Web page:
Naveen has plans to expand in UP, Bihar, MP, Delhi, Rajasthan, West Bengal and some other states, but capital crunch is holding him back.

He is worried that nobody cares to improvise the rickshaws. "Nothing is being done to make these machines simpler. Though there have been talks about solar powered rickshaws and other alternatives, nothing much has happened," he laments.

However, Naveen takes great pride in having made a substantial change in the lives of hundreds of pullers.

"When I met these pullers initially, they had no confidence but after aligning with us their outlook towards life has changed. Pullers now want more facilities and are even ready to pay for these services.

“Earlier, they would just spend a day's earnings on booze and dope, but now they have started to save and have that feeling of ownership. This is a great change and I am happy that I have been able to bring about this change."
 



Print  |  Email  | 
 Share   

You might also like:

Fire fighting

Under fire for refusing to create a 3-km buffer zone around wildlife sanctuaries where over 40 mining companies operate, Goa govt to identify private forest areas on directions of Bombay HC

Read More

Holistic health

A visit to the famous Kottakal Arya Vaidya Sala in Kerala confirms Syeda Hameed’s faith in India’s indigenous systems of medicine as she finds that health is the only mantra at the hospital

Read More

IEYS 2014
FPJs Meet Vidyaakar
adyar bakery
 
Mentoring Tamil Nadu



Popular Stories

The challenger

It challenged the idea of Ice Bucket Challenge itself. Manju Latha Kalanidhi, a journo from Hyderabad, changed the course of a charity wave, turning it more relevant to Indian context. Akash Bisht spoke to the Rice Bucket Challenge pioneer

Read More

Sounds good

A device to detect hearing impairment in newborns will hit the market by 2016. Afsana Rashid spoke to designer Neeti Kailas, who explains how her innovation will help children born with hearing disability by facilitating an early intervention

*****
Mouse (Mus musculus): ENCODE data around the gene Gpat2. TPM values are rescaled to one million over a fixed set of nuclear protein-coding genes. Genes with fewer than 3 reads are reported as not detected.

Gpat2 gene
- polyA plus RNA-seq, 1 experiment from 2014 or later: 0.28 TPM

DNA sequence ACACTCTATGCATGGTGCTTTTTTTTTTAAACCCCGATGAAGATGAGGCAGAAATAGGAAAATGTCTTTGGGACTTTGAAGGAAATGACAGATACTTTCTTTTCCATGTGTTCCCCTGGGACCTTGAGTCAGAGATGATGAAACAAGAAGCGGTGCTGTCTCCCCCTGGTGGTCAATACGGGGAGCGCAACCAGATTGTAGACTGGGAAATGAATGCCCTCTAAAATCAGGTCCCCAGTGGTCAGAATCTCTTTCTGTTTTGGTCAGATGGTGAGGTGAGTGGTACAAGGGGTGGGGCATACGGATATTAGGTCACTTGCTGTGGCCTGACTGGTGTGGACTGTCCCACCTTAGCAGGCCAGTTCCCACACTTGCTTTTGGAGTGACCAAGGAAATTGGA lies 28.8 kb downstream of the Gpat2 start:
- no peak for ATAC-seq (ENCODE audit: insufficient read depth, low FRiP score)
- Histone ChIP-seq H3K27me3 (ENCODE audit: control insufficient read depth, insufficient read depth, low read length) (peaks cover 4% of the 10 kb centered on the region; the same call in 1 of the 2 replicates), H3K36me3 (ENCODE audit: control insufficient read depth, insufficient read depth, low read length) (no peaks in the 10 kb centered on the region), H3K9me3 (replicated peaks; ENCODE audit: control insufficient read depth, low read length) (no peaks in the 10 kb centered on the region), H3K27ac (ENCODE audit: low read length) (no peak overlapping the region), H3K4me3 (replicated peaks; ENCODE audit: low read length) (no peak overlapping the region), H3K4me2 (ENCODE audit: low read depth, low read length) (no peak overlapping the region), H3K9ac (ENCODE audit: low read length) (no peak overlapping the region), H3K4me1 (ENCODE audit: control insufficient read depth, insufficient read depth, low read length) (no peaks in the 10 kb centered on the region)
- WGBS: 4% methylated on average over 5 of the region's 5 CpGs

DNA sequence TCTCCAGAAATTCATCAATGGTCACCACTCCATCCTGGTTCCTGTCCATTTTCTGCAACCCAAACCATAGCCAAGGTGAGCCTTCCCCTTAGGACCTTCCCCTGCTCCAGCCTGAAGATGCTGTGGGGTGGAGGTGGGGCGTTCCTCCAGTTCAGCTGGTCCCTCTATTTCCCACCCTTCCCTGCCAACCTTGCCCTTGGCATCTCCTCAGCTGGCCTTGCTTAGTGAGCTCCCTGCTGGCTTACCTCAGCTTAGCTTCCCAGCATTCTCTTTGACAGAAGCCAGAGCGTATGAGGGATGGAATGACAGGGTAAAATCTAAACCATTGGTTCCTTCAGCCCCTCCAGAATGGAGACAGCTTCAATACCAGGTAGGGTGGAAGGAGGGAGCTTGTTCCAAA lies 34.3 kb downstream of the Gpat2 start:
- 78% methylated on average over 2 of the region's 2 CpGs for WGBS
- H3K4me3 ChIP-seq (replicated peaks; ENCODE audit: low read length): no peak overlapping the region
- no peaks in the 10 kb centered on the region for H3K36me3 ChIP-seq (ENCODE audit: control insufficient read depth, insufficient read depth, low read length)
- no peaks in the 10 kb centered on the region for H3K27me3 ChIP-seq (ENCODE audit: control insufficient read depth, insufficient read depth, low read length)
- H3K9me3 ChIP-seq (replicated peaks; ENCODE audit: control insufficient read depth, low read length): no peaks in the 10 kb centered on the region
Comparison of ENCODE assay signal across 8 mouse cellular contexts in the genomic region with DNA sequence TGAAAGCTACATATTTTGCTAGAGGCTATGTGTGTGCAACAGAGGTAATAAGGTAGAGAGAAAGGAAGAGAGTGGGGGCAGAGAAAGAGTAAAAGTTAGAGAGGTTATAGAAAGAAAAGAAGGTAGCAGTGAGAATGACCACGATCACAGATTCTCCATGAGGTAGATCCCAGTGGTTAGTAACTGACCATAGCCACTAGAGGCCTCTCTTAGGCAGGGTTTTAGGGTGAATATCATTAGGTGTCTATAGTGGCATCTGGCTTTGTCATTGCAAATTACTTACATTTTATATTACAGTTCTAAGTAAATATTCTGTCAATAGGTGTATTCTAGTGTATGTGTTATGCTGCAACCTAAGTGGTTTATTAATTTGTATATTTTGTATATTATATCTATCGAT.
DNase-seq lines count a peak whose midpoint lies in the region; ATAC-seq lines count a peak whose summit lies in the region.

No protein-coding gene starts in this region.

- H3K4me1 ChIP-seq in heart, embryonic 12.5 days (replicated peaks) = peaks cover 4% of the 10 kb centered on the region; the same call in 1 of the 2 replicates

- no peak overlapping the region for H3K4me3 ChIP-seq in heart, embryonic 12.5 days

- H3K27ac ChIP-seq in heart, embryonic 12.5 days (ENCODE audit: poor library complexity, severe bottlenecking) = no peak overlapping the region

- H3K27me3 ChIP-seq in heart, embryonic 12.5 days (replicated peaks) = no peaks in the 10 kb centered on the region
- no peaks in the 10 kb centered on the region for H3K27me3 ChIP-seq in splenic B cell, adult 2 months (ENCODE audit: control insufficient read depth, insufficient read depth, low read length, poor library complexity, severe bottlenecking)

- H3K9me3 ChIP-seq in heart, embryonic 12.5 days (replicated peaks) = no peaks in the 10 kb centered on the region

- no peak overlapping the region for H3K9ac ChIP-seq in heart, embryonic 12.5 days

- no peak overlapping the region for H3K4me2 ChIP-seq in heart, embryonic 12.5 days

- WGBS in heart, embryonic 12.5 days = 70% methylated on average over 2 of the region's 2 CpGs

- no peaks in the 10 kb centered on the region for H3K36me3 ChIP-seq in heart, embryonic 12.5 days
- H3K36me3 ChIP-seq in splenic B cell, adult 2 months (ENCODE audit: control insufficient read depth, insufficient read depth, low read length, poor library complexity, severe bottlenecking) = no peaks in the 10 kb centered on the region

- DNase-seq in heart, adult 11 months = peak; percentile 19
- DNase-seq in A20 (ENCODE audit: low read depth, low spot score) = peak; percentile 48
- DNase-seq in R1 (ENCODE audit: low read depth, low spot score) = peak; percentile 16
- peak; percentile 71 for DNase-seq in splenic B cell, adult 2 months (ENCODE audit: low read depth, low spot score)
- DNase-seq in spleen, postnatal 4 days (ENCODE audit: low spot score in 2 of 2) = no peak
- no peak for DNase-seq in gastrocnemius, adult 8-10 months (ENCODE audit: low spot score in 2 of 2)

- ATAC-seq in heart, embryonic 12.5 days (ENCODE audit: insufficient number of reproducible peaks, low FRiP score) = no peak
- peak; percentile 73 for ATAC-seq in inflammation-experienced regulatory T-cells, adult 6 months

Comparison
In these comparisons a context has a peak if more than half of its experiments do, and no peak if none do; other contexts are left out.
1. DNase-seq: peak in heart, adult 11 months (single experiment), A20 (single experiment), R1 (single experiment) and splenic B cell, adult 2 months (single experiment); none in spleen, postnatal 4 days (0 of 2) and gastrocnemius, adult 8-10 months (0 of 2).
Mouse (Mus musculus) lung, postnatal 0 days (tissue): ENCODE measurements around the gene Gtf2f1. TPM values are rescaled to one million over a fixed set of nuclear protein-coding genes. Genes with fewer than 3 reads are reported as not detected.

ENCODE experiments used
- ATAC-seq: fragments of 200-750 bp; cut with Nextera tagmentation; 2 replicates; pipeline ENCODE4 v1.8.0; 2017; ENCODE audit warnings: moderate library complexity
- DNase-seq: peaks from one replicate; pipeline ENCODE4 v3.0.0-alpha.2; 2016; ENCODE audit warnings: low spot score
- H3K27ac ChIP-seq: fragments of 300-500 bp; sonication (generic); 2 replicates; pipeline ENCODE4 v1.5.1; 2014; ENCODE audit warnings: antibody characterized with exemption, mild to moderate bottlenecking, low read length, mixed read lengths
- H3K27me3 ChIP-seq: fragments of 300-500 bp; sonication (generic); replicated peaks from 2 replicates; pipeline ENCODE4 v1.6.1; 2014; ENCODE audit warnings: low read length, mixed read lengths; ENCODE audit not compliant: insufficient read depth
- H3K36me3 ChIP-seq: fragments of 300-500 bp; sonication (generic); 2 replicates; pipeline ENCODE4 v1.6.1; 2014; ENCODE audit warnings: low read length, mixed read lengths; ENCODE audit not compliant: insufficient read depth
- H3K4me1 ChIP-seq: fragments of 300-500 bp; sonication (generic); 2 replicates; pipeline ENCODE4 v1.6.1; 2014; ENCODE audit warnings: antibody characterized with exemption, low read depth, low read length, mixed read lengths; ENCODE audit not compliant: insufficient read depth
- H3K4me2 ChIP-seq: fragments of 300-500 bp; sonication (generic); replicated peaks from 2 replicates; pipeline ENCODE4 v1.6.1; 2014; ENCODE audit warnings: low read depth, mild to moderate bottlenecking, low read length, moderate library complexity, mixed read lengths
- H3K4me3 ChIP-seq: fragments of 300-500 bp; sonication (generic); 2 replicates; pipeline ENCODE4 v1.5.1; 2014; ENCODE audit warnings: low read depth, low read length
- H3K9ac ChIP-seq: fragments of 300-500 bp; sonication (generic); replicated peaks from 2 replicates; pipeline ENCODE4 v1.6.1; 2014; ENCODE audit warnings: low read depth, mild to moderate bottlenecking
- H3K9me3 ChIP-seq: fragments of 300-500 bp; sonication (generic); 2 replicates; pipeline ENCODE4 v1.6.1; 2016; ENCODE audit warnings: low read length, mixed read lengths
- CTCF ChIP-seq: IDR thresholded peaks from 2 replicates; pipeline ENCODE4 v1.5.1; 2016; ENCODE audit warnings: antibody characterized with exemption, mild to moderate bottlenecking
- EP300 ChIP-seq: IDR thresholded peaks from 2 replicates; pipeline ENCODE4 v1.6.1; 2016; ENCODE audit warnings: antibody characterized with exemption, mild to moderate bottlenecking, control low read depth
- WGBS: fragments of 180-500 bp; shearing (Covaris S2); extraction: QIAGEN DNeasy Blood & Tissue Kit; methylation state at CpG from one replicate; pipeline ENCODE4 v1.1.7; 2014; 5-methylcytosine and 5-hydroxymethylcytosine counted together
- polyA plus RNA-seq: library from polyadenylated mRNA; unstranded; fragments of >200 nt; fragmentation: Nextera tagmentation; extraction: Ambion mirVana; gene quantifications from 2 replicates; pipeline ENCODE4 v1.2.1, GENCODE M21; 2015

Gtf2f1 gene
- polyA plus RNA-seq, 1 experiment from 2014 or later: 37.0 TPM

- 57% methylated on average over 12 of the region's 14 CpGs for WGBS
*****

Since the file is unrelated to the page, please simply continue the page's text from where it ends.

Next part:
Read More

Being the change

At an age of 28, Arun Daniel Yellamaty is already a known social worker, whose Youngistaan Foundation is into a plethora of activities in Hyderabad. P C Vinoj Kumar finds out from the former journalist how he changes the life of urban poor

Read More

Versatile rubber

Making use of rubber’s versatility, some scientists in Bhubaneswar have developed a ‘rubberised’ check dam. Kavita Kanan Chandra checks out the benefits of replacing concrete and cement with rubber and where all the new technology is going

Read More

Beautiful dream

Creating 3000 salons, 1000 women entrepreneurs and 50,000 jobs by 2020 is the dream of C K Kumaravel, who, despite hailing from a business family, had to start on his own. P C Vinoj Kumar traces the growth of Naturals beauty salons founder

Read More

Touching base

New York-born Ajaita Shah once applied for fellowship to work in India. Then she came back and also launched Frontier Markets to serve base of the pyramid households. Souzeina S Mushtaq spoke to the 29-year-old who knows the needs of villages

Read More

Donor par excellence

P Kalyansundaram, who donated his lifetime salary for charity, has inspired social workers in Tamil Nadu for years. P C Vinoj Kumar meets the happy man whose name is synonymous with simplicity

Read More

People’s doctor

Dr V Shanta heads the Adyar Cancer Institute in Chennai. Active even at 87 years, she talks to Manasa Ramraj about her childhood inspiration, adding: ‘Doctors must learn to treat their patients as human beings and not as mere commodities.’

Read More

Ticket to dream

It was no wild goose chase for Arun Athiappan, when he co-founded TicketGoose.com, a bus ticket booking portal. He always wanted to be an entrepreneur and has been losing sleep to come up with new ideas since he was 12, says P C Vinoj Kumar

Read More

From scrap

By professionalizing the otherwise unorganized scrap market, two MBA students, Apoorva Chaturvedi and Yogesh Sood, have changed the image of the man coming home to buy old newspapers. Asad Ashraf logs on to kabaadiwala.com to check the profit

Read More
 
Kudos image

"The Weekend Leader not only gives a glimpse of the better things happening around us but also tells stories of people who made it possible.”

Ajay Chaturvedi, Entrepreneur More Kudos
 
Archives  |   Columns  |   About Us  |   Contact Us  |   Feedback  |   Response  |     |   Cheers!  |   Support Us  |   Friends of Positive Journalism
© Copyright The Weekend Leader.com, 2010. All rights reserved.